How do climate change adaptation strategies result in unintended maladaptive outcomes? Perspectives of tomato farmers

Lawrence GUODAAR*, Felix ASANTE, Gabriel ESHUN, Kabila ABASS, Kwadwo AFRIYIE, Devine Odame APPIAH, Razak GYASI, Gerald ATAMPUGRE, Prince ADDAI, Felix KPENEKUU

*Corresponding author for this work

Research output: Journal PublicationsJournal Article (refereed)peer-review

14 Citations (Scopus)


Most studies on farmers’ adaptation strategies do not adequately treat the downside of such practices, and how practitioners can survive with the strategies in the wake of climate variability and change. Emphasis has always been on benefits of adaptation which includes showing resilience to increase food production, enhancing livelihood outcomes with less vulnerability, and reducing poverty. This project was undertaken to determine unintended maladaptive outcomes resulting from farmers’ adaptive strategies to climate variability. The project took place in rural southern Ghana with input from tomato (Solanum lycopersicum L.) growers from the Offinso North District. To mitigate adverse effects of climate variability on tomato productivity, adaptive strategies resulted in reduction in agro-biodiversity, release of greenhouse gas, pollution of nearby water, increasing soil acidity above the optimum requirement of tomato, adverse effects of household farm labor, increasing vulnerability of dependents, increasing pressure on social facilities, competition of crops for nutrients, moisture and sun light, and increase in spread of pests and diseases. Age, gender, formal education, farming experience, and access to extension services influenced farmers’ perceived maladaptive outcomes of adaptation strategies. Adaptation strategies to climate variability, if unchecked, can increase vulnerability, or erode, sustainable development opportunities for farmers in rural agroecological settings.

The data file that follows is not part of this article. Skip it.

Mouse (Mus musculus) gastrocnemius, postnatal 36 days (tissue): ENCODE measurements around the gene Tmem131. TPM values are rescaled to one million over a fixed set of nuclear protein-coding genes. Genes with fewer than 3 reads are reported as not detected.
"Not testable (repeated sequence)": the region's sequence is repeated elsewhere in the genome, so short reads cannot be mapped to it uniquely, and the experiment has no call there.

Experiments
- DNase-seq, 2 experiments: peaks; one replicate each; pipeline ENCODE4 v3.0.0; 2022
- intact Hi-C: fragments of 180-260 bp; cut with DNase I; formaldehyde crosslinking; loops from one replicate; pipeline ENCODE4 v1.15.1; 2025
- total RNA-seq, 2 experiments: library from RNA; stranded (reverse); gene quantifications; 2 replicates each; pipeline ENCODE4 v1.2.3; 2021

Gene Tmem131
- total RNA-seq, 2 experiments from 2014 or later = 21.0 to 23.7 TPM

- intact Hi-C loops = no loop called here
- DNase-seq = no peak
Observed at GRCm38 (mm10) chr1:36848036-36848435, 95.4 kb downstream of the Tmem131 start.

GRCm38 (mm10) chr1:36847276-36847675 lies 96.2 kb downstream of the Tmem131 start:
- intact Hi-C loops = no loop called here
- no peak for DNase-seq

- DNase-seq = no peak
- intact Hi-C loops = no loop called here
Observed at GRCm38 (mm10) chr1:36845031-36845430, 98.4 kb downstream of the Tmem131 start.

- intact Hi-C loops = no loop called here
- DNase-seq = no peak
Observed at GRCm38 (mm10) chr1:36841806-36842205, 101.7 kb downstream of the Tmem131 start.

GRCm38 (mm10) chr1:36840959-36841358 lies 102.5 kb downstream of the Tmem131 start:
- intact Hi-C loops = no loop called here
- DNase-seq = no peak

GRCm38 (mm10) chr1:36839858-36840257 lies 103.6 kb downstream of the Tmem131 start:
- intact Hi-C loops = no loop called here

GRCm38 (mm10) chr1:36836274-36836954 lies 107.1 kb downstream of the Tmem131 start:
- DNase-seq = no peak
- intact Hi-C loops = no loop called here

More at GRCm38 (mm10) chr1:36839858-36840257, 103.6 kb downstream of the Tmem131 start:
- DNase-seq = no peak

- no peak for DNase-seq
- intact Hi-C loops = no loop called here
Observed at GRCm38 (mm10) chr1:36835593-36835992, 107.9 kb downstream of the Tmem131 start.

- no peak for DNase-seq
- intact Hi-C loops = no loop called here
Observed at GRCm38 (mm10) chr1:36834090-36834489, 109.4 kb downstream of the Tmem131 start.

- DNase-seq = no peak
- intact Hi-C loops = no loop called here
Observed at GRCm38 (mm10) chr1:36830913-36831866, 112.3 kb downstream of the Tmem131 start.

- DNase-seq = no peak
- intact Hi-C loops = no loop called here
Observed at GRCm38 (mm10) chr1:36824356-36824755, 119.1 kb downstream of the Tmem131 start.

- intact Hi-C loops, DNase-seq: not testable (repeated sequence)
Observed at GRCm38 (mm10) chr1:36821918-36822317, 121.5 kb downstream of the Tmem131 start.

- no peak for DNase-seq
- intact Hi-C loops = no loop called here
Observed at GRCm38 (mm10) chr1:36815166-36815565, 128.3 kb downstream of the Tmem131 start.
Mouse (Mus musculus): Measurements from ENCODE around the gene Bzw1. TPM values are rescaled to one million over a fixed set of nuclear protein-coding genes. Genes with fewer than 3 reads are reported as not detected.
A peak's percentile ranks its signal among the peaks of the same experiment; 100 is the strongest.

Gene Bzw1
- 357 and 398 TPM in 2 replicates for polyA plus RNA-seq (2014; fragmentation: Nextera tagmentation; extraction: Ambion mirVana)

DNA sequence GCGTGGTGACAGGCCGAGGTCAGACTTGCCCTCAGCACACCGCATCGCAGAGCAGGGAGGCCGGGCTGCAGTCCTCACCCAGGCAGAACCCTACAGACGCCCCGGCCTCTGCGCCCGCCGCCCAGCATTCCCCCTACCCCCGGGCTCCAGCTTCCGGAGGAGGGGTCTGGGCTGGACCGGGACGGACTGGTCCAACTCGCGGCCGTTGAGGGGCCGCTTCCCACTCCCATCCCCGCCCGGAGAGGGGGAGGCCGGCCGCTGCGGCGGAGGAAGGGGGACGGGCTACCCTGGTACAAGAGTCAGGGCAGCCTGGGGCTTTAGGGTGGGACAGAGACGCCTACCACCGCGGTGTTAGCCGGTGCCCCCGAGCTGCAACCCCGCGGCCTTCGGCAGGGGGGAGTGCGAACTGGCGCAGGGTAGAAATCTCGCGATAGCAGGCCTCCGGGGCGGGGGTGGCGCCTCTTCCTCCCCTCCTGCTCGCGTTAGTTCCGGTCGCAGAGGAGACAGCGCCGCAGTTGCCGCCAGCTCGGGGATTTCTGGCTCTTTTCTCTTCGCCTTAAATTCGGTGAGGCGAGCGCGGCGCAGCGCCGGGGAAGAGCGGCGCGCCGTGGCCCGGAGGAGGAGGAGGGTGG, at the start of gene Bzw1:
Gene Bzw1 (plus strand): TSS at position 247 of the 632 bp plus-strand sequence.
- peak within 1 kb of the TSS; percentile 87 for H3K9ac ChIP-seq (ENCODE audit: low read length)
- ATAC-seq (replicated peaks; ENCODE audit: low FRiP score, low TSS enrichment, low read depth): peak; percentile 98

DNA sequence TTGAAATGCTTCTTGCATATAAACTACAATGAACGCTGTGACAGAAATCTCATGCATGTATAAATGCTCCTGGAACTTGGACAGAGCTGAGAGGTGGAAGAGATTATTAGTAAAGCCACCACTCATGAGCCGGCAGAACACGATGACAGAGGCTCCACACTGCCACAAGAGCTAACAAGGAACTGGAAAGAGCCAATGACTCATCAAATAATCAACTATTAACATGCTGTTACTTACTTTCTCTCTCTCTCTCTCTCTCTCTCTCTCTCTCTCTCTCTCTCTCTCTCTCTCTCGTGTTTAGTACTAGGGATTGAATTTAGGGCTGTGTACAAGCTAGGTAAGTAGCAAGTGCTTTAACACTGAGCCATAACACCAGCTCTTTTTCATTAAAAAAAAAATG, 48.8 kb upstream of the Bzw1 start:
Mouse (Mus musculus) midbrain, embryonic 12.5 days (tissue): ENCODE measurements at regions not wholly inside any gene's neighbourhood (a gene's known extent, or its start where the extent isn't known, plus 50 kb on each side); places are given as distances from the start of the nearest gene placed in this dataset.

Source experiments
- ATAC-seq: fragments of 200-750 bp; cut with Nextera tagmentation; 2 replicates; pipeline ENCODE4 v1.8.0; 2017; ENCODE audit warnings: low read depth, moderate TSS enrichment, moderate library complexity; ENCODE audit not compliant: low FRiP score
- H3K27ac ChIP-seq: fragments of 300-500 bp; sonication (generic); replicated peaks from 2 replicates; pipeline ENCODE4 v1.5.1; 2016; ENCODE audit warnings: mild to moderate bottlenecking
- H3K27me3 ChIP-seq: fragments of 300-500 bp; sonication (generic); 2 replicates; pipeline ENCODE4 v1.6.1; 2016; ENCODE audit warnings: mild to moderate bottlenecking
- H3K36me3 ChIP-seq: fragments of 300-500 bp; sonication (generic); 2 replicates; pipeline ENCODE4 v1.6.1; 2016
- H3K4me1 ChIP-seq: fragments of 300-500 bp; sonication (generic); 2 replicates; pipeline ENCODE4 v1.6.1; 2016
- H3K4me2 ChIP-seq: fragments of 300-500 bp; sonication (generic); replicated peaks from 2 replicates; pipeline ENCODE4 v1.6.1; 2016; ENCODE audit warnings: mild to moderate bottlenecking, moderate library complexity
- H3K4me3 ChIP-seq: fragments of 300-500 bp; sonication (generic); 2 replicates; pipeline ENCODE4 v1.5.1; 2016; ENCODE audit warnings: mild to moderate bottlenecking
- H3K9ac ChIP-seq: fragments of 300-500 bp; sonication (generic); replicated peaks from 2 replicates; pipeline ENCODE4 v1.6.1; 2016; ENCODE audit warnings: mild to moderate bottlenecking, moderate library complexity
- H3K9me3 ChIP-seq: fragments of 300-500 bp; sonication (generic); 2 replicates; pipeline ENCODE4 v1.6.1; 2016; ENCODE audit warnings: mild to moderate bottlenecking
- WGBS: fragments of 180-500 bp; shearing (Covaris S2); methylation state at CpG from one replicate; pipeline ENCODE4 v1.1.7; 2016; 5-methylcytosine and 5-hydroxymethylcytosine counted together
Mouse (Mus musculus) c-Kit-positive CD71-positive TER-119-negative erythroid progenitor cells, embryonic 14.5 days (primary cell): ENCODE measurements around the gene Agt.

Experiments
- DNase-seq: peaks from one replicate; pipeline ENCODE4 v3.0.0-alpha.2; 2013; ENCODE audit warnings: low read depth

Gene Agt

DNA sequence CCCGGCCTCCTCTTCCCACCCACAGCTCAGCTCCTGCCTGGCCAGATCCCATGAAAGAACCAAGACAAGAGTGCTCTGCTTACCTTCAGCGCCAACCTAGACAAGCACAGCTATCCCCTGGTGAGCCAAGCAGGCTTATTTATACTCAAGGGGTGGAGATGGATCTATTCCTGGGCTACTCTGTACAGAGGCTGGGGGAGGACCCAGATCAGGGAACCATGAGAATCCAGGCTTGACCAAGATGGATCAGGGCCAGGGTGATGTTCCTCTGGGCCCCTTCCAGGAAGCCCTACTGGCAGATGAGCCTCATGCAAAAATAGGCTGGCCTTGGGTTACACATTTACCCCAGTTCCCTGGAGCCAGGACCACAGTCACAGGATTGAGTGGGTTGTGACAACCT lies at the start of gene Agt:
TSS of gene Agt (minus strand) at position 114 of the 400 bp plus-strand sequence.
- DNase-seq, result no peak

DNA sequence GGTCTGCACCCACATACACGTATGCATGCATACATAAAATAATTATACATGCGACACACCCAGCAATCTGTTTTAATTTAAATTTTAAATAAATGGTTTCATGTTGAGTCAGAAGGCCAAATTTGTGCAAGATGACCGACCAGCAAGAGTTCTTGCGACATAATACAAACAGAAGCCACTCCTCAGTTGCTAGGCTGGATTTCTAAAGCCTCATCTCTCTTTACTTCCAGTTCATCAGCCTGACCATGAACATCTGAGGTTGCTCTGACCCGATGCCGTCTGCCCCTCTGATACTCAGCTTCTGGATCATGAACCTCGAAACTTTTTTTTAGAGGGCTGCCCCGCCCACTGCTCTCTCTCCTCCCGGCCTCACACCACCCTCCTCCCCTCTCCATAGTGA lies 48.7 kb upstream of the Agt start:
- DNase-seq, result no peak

Original languageEnglish
Pages (from-to)15-31
Number of pages17
JournalInternational Journal of Vegetable Science
Issue number1
Early online date31 Jan 2019
Publication statusPublished - 2 Jan 2020


  • climate variability
  • mixed-methods
  • Offinso North District
  • Solanum lycopersicum
  • southern Ghana


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